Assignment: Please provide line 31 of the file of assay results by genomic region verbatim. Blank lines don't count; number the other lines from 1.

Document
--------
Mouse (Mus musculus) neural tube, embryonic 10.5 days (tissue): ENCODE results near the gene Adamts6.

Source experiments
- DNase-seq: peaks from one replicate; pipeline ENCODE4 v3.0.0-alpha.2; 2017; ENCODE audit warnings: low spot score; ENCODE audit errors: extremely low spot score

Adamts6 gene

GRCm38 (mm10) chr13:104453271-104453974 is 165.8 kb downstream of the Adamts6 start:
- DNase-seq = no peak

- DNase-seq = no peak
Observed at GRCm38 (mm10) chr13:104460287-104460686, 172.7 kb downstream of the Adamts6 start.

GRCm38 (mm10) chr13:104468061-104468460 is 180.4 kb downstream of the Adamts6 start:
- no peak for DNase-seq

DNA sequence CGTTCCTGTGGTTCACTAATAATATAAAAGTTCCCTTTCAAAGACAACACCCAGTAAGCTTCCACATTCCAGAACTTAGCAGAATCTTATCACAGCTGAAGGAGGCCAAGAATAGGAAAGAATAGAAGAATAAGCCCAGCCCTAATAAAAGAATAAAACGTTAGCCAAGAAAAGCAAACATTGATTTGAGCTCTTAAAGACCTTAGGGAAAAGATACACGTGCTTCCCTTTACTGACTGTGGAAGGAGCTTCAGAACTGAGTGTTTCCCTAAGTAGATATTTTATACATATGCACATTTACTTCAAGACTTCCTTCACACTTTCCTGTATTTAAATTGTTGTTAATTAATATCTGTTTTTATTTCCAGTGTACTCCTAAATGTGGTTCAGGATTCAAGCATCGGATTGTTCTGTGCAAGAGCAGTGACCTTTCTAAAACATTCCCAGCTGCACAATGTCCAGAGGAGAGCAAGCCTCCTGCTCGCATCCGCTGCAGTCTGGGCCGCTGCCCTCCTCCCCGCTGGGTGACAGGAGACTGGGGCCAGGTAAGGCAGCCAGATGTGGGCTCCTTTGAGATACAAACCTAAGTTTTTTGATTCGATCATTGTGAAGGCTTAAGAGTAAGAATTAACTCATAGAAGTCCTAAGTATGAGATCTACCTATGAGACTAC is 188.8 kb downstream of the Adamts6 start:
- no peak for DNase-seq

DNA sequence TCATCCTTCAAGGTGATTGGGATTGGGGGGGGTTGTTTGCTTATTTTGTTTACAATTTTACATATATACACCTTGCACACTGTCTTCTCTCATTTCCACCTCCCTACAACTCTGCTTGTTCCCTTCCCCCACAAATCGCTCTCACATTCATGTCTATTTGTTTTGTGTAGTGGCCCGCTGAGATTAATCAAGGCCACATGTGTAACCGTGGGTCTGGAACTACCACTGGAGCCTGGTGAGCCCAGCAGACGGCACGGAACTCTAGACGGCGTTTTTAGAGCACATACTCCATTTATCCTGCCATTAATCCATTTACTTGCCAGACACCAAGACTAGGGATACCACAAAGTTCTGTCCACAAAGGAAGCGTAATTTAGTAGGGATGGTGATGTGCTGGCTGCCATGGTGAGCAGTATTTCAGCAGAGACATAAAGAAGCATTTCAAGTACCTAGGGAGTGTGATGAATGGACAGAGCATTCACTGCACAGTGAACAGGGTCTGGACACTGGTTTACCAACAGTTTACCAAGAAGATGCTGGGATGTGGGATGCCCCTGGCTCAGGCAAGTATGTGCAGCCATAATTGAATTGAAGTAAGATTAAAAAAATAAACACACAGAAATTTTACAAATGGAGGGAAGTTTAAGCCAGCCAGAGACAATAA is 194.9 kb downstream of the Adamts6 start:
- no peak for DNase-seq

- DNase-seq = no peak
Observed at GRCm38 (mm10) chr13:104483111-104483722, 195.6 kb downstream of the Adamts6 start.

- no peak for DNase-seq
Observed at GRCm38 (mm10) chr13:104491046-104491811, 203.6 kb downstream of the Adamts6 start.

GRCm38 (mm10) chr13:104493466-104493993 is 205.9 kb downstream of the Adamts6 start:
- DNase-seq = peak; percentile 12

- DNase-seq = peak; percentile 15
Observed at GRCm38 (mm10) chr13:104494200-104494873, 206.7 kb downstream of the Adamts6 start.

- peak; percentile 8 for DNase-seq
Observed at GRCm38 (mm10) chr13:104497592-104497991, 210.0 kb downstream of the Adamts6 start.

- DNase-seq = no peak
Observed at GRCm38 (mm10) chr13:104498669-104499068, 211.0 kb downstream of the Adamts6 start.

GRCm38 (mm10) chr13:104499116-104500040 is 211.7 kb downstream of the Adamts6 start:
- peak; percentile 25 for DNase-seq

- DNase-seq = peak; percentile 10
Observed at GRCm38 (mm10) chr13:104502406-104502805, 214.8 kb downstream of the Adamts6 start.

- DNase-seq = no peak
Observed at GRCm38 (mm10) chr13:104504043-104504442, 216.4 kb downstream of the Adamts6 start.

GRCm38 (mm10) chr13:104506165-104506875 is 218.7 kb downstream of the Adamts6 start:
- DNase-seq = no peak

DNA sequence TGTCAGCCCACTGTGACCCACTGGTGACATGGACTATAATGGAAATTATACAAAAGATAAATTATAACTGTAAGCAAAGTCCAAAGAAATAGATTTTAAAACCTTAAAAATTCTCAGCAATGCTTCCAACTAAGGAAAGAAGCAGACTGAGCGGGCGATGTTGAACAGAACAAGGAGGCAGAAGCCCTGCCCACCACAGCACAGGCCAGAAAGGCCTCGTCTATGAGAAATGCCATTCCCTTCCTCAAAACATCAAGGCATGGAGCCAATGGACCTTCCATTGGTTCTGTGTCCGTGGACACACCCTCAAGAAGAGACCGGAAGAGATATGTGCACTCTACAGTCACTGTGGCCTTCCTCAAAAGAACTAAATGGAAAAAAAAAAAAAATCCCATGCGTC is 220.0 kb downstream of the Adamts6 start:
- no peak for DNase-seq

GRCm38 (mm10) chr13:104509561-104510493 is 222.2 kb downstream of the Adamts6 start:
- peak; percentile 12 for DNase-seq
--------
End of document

- DNase-seq = no peak